The Vancouver Park Board has unanimously decided to have staff look into amending the Parks Control bylaw to prohibit the importation and display of live cetaceans.
The Thursday decision follows the Vancouver Aquarium’s announcement to bring in new belugas before phasing out its’ cetacean research program and the display of belugas by 2029.
On the table were four possible options, ranging from holding a plebiscite on captive cetaceans in the 2018 municipal election to keeping the situation as-is.
The board will now instruct staff to investigate and report back on how best to implement the amendment by May 15.
Vancouver Aquarium CEO and President John Nightingale issued a statement, which reads in part:
“For an enduring community organization founded by Vancouver residents, we feel the true essence of tonight’s topic was lost in the conversation.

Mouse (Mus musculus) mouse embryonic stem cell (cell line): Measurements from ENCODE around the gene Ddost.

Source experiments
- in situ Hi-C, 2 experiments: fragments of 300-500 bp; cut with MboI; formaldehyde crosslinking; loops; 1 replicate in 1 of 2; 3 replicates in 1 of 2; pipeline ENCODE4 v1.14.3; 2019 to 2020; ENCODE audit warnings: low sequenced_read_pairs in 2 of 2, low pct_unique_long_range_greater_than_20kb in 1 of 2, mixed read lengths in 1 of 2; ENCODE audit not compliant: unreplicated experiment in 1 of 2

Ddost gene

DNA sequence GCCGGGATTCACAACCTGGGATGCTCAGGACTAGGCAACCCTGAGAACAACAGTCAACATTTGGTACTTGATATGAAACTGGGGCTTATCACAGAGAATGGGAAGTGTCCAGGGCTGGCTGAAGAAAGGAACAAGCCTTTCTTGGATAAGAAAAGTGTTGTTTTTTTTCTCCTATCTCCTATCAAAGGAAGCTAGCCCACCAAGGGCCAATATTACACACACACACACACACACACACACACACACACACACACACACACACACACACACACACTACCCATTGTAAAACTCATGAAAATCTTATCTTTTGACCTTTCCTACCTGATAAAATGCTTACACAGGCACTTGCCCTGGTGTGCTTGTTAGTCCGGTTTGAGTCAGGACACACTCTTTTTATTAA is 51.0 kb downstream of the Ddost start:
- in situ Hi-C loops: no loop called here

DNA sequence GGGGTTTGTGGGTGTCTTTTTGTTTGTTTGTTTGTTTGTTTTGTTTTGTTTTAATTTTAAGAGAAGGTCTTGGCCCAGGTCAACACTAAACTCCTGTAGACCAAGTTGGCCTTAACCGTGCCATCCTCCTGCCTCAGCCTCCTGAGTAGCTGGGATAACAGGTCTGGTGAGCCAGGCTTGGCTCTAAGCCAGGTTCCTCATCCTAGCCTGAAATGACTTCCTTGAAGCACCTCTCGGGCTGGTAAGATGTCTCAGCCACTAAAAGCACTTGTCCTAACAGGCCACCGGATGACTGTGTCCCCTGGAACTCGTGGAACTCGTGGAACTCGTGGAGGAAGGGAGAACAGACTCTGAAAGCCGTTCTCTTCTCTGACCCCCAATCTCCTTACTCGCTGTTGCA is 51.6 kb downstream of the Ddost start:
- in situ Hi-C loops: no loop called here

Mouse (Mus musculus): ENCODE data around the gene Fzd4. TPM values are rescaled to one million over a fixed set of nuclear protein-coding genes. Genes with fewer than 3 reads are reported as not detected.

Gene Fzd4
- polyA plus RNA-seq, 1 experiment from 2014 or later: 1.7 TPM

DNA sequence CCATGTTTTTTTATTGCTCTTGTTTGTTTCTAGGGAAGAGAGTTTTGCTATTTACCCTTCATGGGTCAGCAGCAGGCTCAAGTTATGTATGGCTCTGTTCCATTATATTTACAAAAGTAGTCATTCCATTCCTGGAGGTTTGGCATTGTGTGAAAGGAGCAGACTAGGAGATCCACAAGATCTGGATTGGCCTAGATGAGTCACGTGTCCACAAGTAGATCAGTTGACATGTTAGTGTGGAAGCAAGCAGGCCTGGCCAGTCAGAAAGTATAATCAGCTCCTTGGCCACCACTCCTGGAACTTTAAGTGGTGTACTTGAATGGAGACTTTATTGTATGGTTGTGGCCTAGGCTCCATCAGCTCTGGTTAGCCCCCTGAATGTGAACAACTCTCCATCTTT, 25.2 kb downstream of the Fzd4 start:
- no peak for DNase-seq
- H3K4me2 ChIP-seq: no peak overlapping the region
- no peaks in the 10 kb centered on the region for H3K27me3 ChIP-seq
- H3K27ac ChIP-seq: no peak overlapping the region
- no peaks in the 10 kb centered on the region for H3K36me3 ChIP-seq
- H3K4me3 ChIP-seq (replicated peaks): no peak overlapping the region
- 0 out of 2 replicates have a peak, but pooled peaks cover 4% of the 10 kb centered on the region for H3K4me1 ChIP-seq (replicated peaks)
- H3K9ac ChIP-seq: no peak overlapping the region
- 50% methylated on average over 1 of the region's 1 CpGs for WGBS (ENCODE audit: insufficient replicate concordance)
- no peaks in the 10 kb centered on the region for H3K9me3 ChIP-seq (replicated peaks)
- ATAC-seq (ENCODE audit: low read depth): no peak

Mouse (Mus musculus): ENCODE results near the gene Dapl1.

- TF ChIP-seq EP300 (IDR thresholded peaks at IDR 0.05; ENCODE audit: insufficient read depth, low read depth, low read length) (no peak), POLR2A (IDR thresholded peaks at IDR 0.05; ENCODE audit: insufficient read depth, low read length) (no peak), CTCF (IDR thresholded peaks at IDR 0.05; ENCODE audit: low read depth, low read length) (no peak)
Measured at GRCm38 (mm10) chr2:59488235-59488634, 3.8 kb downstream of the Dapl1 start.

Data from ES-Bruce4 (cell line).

Vancouver Aquarium Marine Science Centre has a rich 60-year history of inspiring Canadians, of saving marine mammals in distress and of leading groundbreaking research to understand the questions that continue to confound scientists, including why we are now losing one to two species every single day.
While we debated the value of caring for and studying beluga whales, there is no debating that we are experiencing the biggest mass extinction since the age of dinosaurs.”
Commissioner Stuart Mackinnon, who put forward the motion, says it’s long overdue.
“They have known for 20 years that sentiment was changing. They’ve known for 20 years that this park board had issues with cetaceans in captivity and with the expansions so there would be more cetaceans in captivity.”
The deaths of belugas Aurora and daughter Qila in November of 2016 thrusted the issue of cetaceans in captivity into the spotlight.
The Aquarium says it still doesn’t know what caused them to die just weeks apart but hasn’t ruled out a toxin in the water or “something malicious.”